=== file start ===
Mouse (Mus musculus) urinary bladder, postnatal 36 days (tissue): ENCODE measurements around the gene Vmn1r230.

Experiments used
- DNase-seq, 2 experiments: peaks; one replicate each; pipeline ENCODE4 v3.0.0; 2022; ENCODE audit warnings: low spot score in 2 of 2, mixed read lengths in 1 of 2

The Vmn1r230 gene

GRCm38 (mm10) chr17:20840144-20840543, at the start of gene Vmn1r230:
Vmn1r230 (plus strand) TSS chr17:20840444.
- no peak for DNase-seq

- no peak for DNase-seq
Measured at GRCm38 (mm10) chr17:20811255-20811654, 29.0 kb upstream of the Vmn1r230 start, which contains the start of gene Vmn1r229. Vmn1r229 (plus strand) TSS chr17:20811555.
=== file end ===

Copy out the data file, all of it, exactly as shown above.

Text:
Mouse (Mus musculus) urinary bladder, postnatal 36 days (tissue): ENCODE measurements around the gene Vmn1r230.

Experiments used
- DNase-seq, 2 experiments: peaks; one replicate each; pipeline ENCODE4 v3.0.0; 2022; ENCODE audit warnings: low spot score in 2 of 2, mixed read lengths in 1 of 2

The Vmn1r230 gene

GRCm38 (mm10) chr17:20840144-20840543, at the start of gene Vmn1r230:
Vmn1r230 (plus strand) TSS chr17:20840444.
- no peak for DNase-seq

- no peak for DNase-seq
Measured at GRCm38 (mm10) chr17:20811255-20811654, 29.0 kb upstream of the Vmn1r230 start, which contains the start of gene Vmn1r229. Vmn1r229 (plus strand) TSS chr17:20811555.